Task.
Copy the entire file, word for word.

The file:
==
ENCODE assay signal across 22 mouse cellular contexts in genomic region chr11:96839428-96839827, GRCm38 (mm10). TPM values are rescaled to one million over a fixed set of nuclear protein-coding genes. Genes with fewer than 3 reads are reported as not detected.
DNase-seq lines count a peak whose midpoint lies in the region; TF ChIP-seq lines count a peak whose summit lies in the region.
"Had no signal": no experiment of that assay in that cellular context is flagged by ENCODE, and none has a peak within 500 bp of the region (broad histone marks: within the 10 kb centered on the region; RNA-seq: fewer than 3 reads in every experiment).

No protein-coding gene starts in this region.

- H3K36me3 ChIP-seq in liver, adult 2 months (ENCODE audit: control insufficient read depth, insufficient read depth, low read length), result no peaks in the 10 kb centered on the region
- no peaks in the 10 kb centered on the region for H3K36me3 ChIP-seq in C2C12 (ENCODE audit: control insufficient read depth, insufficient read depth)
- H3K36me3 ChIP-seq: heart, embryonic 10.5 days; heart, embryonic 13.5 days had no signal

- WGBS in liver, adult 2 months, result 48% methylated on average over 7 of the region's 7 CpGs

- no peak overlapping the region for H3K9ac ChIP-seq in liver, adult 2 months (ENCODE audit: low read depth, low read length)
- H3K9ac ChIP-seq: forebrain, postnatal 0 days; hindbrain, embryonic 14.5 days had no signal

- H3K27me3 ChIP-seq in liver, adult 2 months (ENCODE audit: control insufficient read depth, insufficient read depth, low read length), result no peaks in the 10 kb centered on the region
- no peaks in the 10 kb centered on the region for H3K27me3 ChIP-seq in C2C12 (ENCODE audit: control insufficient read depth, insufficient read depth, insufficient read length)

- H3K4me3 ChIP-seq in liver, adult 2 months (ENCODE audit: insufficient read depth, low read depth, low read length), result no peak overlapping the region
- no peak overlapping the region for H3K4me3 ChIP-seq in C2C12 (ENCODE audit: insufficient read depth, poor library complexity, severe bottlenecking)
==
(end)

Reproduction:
ENCODE assay signal across 22 mouse cellular contexts in genomic region chr11:96839428-96839827, GRCm38 (mm10). TPM values are rescaled to one million over a fixed set of nuclear protein-coding genes. Genes with fewer than 3 reads are reported as not detected.
DNase-seq lines count a peak whose midpoint lies in the region; TF ChIP-seq lines count a peak whose summit lies in the region.
"Had no signal": no experiment of that assay in that cellular context is flagged by ENCODE, and none has a peak within 500 bp of the region (broad histone marks: within the 10 kb centered on the region; RNA-seq: fewer than 3 reads in every experiment).

No protein-coding gene starts in this region.

- H3K36me3 ChIP-seq in liver, adult 2 months (ENCODE audit: control insufficient read depth, insufficient read depth, low read length), result no peaks in the 10 kb centered on the region
- no peaks in the 10 kb centered on the region for H3K36me3 ChIP-seq in C2C12 (ENCODE audit: control insufficient read depth, insufficient read depth)
- H3K36me3 ChIP-seq: heart, embryonic 10.5 days; heart, embryonic 13.5 days had no signal

- WGBS in liver, adult 2 months, result 48% methylated on average over 7 of the region's 7 CpGs

- no peak overlapping the region for H3K9ac ChIP-seq in liver, adult 2 months (ENCODE audit: low read depth, low read length)
- H3K9ac ChIP-seq: forebrain, postnatal 0 days; hindbrain, embryonic 14.5 days had no signal

- H3K27me3 ChIP-seq in liver, adult 2 months (ENCODE audit: control insufficient read depth, insufficient read depth, low read length), result no peaks in the 10 kb centered on the region
- no peaks in the 10 kb centered on the region for H3K27me3 ChIP-seq in C2C12 (ENCODE audit: control insufficient read depth, insufficient read depth, insufficient read length)

- H3K4me3 ChIP-seq in liver, adult 2 months (ENCODE audit: insufficient read depth, low read depth, low read length), result no peak overlapping the region
- no peak overlapping the region for H3K4me3 ChIP-seq in C2C12 (ENCODE audit: insufficient read depth, poor library complexity, severe bottlenecking)